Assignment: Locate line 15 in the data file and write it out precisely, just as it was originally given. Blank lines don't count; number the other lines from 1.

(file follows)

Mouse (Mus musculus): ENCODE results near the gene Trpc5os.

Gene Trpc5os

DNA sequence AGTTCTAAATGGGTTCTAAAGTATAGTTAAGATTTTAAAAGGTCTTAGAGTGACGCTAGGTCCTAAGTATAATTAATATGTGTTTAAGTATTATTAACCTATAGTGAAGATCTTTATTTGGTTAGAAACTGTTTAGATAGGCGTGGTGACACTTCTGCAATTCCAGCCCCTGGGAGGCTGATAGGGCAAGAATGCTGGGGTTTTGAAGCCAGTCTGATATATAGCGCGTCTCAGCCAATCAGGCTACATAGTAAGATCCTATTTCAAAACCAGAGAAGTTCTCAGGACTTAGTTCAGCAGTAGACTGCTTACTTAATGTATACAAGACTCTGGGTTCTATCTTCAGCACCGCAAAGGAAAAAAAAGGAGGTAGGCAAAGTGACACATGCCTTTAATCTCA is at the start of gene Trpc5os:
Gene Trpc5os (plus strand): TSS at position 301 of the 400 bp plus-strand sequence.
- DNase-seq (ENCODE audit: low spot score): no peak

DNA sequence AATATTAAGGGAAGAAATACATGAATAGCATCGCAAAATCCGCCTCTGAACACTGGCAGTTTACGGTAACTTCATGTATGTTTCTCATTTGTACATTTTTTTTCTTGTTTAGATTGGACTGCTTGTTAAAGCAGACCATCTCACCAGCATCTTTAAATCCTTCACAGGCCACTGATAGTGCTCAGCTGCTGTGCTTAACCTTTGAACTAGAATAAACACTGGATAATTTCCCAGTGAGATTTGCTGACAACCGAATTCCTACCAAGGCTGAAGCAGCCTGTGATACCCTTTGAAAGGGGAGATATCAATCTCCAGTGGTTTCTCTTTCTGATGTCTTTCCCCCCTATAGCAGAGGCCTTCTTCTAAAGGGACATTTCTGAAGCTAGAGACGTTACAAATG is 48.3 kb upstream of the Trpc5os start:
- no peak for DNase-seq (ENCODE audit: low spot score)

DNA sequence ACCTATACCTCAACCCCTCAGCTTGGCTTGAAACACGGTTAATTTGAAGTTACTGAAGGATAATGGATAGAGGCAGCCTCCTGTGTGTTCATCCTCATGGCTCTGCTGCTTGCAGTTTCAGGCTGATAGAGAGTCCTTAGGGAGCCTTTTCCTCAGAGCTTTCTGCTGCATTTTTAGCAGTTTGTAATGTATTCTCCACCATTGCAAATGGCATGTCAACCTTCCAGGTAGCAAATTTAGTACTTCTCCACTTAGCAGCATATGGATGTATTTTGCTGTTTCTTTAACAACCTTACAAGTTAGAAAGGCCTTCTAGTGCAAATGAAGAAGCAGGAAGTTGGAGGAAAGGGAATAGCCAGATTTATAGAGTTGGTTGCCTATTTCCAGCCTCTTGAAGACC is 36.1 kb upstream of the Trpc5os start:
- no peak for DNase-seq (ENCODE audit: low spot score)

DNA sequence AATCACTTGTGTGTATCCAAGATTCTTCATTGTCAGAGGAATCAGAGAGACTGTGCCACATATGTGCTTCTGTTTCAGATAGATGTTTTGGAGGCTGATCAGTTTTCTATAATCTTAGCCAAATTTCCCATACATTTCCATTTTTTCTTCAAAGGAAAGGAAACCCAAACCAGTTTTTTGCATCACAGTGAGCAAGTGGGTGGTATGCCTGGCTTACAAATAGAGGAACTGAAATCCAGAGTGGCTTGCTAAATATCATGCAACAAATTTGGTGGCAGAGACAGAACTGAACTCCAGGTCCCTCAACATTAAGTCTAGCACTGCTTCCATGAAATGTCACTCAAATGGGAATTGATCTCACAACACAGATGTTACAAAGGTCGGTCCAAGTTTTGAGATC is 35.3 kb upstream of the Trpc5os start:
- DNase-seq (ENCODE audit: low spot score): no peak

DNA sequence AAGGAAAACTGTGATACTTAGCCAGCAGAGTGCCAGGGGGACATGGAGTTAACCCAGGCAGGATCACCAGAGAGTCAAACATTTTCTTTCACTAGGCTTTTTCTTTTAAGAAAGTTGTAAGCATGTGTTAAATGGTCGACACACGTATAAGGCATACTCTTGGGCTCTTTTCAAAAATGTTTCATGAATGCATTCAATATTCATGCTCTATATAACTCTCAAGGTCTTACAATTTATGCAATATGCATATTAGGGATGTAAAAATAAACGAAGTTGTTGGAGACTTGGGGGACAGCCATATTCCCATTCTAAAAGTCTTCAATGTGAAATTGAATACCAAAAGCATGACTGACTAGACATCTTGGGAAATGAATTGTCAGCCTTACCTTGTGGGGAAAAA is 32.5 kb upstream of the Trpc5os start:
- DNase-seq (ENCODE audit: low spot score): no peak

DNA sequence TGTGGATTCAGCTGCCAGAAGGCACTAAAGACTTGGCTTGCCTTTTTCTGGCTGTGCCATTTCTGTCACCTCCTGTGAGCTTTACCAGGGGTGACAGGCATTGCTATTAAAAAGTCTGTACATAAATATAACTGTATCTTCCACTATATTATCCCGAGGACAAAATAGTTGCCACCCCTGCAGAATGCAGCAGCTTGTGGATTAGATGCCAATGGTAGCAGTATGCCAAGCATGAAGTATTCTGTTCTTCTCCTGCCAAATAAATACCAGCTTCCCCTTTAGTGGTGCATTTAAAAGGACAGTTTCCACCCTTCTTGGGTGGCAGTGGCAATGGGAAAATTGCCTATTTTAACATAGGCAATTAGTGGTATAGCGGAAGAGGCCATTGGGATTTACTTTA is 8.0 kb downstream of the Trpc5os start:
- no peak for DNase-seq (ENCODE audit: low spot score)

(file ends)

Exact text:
- no peak for DNase-seq (ENCODE audit: low spot score)